• others may skip lines while reading. The issue with skipping lines becomes exacerbated the longer the line of print is on a page.

Lack of binocular coordination-
  • while reading, each of the reader’s eyes may focus on different letters rather than working together.
  • extra effort is needed to stay focused on the line of print leading to eye fatigue and double vision

Convergence insufficiency-
  • the eyes are unable to come together and focus correctly while reading
  • the reader may have blurred vision, headaches and burning or excessively watery eyes

The following is a partial list of signs teachers can look for to help identify students who may have underlying vision problems. These indicators, along with the fact that the student is also having difficulty learning to read, may lead the teacher to suggest that the student see an eye health professional for further examination.
  • student reports visual discomfort
  • student is only willing to read for a short period of time
  • student frequently loses place when reading
  • student reports the words are fuzzy or blurry
  • student has difficulty concentrating when reading and wants to avoid reading
  • student use fingers to keep track of the line of text
  • student frequently leaves out words while reading orally
  • student has one eye that moves in a different direction from the other
  • student may squint, close one eye, or cover one eye during reading
Samuels, et al (p. 48)

The following article includes some visuals that further explain what a reader with improper eye movement might experience during reading.
Scroll down to the sections on eye-teaming, tracking, and focusing.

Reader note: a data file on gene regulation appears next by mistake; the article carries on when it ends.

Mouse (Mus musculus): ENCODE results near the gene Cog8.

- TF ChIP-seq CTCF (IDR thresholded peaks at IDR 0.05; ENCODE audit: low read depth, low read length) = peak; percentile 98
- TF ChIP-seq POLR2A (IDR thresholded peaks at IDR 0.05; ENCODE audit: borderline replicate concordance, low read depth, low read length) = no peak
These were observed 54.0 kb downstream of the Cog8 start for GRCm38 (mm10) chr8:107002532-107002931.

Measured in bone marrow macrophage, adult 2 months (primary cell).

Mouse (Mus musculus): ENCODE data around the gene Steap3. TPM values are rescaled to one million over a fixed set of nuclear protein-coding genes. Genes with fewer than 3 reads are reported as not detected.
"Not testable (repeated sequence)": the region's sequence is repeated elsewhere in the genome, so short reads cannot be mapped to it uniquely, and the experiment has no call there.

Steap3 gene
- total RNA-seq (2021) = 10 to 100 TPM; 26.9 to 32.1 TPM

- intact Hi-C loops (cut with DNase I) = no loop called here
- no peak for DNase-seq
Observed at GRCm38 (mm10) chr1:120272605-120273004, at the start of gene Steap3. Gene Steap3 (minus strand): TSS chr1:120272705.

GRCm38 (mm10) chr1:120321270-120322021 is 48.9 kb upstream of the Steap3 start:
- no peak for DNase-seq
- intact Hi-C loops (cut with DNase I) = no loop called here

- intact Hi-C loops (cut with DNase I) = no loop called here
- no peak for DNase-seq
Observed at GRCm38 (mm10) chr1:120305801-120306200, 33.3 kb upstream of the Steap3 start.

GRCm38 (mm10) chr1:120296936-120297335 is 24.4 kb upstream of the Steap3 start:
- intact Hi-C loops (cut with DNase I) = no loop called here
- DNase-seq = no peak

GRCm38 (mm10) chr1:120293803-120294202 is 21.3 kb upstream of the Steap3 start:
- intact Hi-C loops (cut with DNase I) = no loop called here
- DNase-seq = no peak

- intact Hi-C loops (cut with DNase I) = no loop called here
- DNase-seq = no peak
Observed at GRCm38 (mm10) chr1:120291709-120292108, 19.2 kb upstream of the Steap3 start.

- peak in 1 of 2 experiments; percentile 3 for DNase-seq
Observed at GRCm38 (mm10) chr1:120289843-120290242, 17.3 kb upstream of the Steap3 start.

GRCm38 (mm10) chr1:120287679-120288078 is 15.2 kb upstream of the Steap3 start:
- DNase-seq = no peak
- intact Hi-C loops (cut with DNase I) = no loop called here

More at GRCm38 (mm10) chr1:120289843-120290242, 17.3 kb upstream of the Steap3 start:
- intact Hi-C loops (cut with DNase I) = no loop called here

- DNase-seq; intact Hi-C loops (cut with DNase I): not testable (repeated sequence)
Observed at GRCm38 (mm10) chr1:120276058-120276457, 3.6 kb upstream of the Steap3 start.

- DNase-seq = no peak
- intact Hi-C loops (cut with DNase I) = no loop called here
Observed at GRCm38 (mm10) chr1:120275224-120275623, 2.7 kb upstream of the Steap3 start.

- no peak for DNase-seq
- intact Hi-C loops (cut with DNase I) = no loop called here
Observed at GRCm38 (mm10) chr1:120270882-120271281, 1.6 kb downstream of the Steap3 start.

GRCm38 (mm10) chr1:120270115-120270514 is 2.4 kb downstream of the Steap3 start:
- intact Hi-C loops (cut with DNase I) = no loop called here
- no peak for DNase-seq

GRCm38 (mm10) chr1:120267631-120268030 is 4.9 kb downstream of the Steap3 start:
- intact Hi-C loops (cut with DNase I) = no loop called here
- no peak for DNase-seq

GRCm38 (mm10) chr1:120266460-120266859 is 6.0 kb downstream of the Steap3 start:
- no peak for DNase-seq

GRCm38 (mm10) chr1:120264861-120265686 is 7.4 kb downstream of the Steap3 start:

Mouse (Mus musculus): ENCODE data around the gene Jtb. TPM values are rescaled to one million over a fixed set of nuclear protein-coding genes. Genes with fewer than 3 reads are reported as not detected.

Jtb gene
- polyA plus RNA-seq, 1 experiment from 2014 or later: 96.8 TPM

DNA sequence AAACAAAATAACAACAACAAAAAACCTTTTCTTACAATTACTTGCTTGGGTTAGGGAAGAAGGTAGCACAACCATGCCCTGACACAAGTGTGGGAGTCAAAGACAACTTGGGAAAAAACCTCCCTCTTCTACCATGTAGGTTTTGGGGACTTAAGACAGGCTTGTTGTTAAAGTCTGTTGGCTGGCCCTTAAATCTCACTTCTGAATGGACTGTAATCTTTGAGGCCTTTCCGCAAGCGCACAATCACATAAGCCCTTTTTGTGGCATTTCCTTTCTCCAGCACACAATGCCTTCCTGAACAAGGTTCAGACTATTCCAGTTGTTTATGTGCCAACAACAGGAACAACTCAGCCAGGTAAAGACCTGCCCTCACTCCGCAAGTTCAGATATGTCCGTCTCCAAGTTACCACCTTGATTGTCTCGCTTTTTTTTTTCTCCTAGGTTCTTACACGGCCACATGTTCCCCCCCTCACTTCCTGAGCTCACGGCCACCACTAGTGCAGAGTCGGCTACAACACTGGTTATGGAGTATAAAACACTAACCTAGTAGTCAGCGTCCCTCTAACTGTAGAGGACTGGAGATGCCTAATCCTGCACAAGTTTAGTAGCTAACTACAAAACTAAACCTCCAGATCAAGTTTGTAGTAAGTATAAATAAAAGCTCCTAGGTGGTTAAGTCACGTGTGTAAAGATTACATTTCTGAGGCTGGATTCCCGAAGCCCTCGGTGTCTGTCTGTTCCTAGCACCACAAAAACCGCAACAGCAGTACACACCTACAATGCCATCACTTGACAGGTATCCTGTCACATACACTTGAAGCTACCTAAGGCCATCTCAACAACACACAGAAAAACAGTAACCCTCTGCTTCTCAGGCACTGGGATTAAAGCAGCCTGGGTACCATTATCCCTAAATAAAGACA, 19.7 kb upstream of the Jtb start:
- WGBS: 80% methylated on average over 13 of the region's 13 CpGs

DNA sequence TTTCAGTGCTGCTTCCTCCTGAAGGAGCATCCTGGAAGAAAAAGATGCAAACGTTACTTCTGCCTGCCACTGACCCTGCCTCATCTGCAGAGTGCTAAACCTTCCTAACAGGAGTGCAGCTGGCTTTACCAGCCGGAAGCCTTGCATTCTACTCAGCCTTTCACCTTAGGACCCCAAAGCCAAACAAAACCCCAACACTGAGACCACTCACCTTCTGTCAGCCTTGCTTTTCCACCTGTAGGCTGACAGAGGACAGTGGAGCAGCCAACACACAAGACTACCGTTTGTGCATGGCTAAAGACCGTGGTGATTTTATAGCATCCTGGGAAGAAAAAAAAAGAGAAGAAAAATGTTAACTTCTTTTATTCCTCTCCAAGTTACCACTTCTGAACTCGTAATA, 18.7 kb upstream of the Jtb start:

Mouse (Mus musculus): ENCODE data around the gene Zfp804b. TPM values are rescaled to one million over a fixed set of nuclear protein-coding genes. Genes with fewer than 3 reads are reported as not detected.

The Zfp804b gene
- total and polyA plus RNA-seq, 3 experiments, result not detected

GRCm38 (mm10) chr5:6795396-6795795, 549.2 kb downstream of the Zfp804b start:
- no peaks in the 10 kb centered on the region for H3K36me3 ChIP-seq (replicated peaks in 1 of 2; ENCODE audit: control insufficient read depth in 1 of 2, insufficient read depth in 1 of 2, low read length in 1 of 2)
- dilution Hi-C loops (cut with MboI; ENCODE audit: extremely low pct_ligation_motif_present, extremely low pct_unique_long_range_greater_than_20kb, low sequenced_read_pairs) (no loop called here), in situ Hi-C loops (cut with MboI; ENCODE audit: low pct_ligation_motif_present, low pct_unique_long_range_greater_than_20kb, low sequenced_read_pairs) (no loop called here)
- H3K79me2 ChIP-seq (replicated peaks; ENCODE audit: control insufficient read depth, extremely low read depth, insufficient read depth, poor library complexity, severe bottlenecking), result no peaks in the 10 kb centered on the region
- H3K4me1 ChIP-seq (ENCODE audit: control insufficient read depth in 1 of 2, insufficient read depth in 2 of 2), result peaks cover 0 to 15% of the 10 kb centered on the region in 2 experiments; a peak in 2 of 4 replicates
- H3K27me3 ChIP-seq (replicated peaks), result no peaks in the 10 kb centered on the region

Chapter 2 Take-Aways - Erica Woodsumexternal image thumb_rev_117_3_808_fig1a.jpg
Eye Movements
-eye movements are essential to reading
-we do not continuously take in information, only when our eyes stop and pause on something
-eye movements, termed 'saccades' by Javal in 1879, fall into one of three categories
1. Fixation: when the eyes stop momentarily on a line of print
2. Forward Saccade: when reading English, the eyes move from left to right
3. Backward Saccade: rereading or regressing for a better understanding

Eye Physiology
-understanding eye physiology can enable teachers to see how students learn to read
-the retina contains two kinds of cells related to text recognition
1. Rod Cells: these help distinguish word length/shape and aid the eye in determining the appropriate jump distance based on the amount of white space surrounding a word
2. Cone Cells: these allow the eyes to focus clearly on letters and words
external image images?q=tbn:ANd9GcQgvocMsxBuqpq6GduzDJmad3pNpAaYdQ1qsbZ7SdySdxFN9Iza

Basic Statistics
-our eyes can only focus on 6-7 letters at a time
-letter/word accuracy to the right of the focus text is higher than to the left
-after a rapid eye movement from one part of the text to another, a reader typically pauses/engages in eye fixation (330 milliseconds for a fluent reader)
-information read must be understood within 10 seconds or it will be forgotten

-research has shown that fluent readers often skip small words like a, the, of because they are not crucial for comprehension
-some research cautions against round-robin oral reading in the classroom because it teaches bad eye movement habits

Experienced vs. Inexperienced Readers